Government Rushes to Sterilize Invasive ‘Cocaine Hippos’: ‘We Are in a Race Against Time’

If you thought one “Cocaine Bear” was a problem, imagine how much havoc a couple hundred “cocaine hippos” might cause. Granted, the titular bear in the film — sometimes affectionately referred to as Pablo Eskobear — didn’t really wreak the havoc the film showed him responsible for, even after ingesting a stomach-full of cocaine, and the hippos in question haven’t done even a single line. (So far as we know, anyway.) Nevertheless, the hippos have forced a “race against time in terms of permanent impacts to the environment and ecosystem,” Colombia’s environment minister, Susana Muhamad, told reporters on November 2, according to Nature. These particular water horses (so named because “hippopotamus” comes from the Greek for “river horse”) were imported — illegally, of course — to Colombia by infamous drug kingpin Pablo Escobar. The man had so much disposable cash that he reportedly buried millions of dollars in the ground and left it there, so spending it on four illegal two-ton water-dwelling mammals doesn’t seem like such a stretch. Unfortunately, when Escobar died, his four pets — one male and three females — escaped into the wild. And flourished. According to Nature, that’s because their adopted habitat has none of the predators that keep populations from exploding in native Africa, and also isn’t as subject to the droughts that can impact their living conditions. From the four animals that escaped in 1993, there are now estimated to be 181 to 215 in Colombia only 30 years later, the outlet reported — and the next 30 years could see that number surpass 1,000 if nothing is done. So Colombia is doing something — three things, in fact. First, the nation announced a plan to capture and sterilize 20 hippos before the end of this year. Other animals will be shipped off to zoos and wildlife sanctuaries, while some will likely be euthanized. “There are questions around how all this will be carried out, particularly the euthanasia, but it seems that the government is generally going in the right direction,” Jorge Moreno-Bernal, a biologist at the University of the North in Barranquilla, Colombia, told Nature. The government decided it had to take action after commissioning a study on the environmental impact of the hippopotamus population in Colombia. The study showed that not only were the hippos consuming resources needed by nature species — the beasts can consume over 200 pounds of grass in a single night’s feeding according to One Earth — but they were also “altering the composition of Colombia’s main river with their excrement,” Nature reported. Sterilizing the hippos is a costly and time-consuming proposition, and Muhamad told Nature that exporting them to other countries would be preferable. At least 70 hippos were wanted by people outside the country, which would reduce the current population in Colombia by a third or more, but exporting that many would likely cost about $3.5 million, Nature said. That expense, however, would be paid by those receiving the animals, Muhamad told the outlet. The Colombian government, however, would be footing the bill for the euthanasia program as well as sterilizing the animals. “Depending on how many we export and how many we can sterilize, we will see how many we will have to cull,” she added. At any rate, the expense will probably be a necessary investment in protecting the biodiversity of Colombia’s ecosystem. Cocaine hippos, as it turns out, can be even more troublesome than a cocaine bear — or even cocaine raccoons.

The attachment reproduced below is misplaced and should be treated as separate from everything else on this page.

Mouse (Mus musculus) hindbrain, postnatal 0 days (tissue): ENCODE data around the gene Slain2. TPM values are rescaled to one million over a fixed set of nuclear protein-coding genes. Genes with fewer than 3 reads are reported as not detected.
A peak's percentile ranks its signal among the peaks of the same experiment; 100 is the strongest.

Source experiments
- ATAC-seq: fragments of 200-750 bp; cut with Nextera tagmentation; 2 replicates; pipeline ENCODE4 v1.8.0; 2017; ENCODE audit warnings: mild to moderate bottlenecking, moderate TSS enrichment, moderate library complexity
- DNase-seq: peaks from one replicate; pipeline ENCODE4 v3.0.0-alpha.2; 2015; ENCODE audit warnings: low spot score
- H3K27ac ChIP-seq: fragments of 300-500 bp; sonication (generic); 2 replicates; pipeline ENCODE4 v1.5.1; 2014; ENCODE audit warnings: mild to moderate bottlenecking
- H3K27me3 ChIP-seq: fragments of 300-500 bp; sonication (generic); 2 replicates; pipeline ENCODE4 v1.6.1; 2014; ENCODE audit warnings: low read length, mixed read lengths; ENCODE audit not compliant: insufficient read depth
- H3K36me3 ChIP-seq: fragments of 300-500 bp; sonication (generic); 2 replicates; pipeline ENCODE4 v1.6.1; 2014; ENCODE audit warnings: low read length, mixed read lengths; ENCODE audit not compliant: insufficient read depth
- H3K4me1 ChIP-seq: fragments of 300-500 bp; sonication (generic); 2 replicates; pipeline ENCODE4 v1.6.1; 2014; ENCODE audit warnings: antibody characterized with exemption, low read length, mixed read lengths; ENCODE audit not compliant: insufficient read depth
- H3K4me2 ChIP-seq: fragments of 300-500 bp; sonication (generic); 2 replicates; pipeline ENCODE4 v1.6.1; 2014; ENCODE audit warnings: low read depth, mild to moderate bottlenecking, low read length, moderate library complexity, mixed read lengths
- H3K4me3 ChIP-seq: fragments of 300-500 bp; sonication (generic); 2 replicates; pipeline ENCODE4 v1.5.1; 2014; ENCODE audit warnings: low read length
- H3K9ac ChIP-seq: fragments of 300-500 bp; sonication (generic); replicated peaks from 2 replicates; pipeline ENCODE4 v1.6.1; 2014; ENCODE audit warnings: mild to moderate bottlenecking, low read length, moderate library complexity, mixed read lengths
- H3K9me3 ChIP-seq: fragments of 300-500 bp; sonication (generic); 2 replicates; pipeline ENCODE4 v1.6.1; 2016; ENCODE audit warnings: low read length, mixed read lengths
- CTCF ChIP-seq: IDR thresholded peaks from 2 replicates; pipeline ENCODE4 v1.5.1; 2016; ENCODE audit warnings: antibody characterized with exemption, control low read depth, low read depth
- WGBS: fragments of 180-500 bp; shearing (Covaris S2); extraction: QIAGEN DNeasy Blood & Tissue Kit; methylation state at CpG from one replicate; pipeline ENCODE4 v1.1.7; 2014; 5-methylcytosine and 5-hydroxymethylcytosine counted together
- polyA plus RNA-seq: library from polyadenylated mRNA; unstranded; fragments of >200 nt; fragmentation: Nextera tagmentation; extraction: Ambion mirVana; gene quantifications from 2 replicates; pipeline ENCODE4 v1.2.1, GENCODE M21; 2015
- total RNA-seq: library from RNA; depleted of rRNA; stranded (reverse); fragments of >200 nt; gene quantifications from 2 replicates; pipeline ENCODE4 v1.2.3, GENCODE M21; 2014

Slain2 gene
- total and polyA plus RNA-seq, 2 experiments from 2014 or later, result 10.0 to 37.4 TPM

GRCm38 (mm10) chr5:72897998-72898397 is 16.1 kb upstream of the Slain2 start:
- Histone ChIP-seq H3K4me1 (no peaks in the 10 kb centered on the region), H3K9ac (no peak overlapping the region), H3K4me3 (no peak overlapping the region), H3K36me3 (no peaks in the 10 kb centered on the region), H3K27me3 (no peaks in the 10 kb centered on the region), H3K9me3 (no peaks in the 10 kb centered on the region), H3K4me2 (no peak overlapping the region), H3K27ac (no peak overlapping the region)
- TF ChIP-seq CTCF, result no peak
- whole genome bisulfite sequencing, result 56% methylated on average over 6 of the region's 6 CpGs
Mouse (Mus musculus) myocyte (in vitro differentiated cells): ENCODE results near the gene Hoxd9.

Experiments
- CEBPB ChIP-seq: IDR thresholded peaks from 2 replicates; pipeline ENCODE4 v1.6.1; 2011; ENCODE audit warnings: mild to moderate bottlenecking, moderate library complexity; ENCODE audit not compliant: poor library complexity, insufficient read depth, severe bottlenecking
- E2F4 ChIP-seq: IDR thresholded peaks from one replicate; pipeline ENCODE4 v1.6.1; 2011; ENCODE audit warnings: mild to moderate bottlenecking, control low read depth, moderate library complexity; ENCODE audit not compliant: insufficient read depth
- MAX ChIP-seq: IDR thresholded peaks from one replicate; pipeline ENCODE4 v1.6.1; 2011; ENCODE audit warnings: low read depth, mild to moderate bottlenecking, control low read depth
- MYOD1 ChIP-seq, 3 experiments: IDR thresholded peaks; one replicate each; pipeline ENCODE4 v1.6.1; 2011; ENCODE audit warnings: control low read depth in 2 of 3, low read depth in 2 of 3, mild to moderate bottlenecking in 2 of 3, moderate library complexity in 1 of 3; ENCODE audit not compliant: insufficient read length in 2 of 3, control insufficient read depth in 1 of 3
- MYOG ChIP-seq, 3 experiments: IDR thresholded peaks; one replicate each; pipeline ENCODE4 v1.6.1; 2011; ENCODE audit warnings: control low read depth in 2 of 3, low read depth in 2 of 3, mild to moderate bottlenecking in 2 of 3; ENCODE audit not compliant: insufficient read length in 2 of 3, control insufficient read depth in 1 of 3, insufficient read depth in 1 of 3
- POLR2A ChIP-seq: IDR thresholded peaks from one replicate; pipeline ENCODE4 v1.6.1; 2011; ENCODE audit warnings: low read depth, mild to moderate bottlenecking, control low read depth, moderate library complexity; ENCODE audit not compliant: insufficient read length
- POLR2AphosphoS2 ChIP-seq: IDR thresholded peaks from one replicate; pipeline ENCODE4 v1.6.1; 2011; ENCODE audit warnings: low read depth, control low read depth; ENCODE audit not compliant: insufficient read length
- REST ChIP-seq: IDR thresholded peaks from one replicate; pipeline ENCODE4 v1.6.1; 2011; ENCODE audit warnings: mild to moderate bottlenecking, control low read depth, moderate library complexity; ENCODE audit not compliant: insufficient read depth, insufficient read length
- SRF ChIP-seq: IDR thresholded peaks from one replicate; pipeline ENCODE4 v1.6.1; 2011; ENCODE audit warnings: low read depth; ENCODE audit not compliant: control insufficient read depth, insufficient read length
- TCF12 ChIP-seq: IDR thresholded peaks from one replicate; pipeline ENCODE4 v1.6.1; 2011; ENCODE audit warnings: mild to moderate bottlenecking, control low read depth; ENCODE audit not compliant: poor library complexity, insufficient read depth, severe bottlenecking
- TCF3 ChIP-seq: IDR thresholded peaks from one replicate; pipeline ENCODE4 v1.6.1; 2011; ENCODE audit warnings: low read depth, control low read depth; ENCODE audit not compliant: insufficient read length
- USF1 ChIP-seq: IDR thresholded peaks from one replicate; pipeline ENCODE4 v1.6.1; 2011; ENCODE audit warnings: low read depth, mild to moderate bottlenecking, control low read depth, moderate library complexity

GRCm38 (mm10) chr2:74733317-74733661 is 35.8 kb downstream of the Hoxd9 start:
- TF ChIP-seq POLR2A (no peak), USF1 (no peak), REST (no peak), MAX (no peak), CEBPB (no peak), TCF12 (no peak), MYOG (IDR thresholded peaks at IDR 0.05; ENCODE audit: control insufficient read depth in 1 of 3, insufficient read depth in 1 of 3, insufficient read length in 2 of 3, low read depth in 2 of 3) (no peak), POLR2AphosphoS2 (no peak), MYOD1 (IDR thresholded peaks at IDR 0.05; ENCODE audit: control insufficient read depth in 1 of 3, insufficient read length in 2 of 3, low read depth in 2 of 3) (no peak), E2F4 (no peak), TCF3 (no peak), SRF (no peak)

This article appeared originally on The Western Journal.

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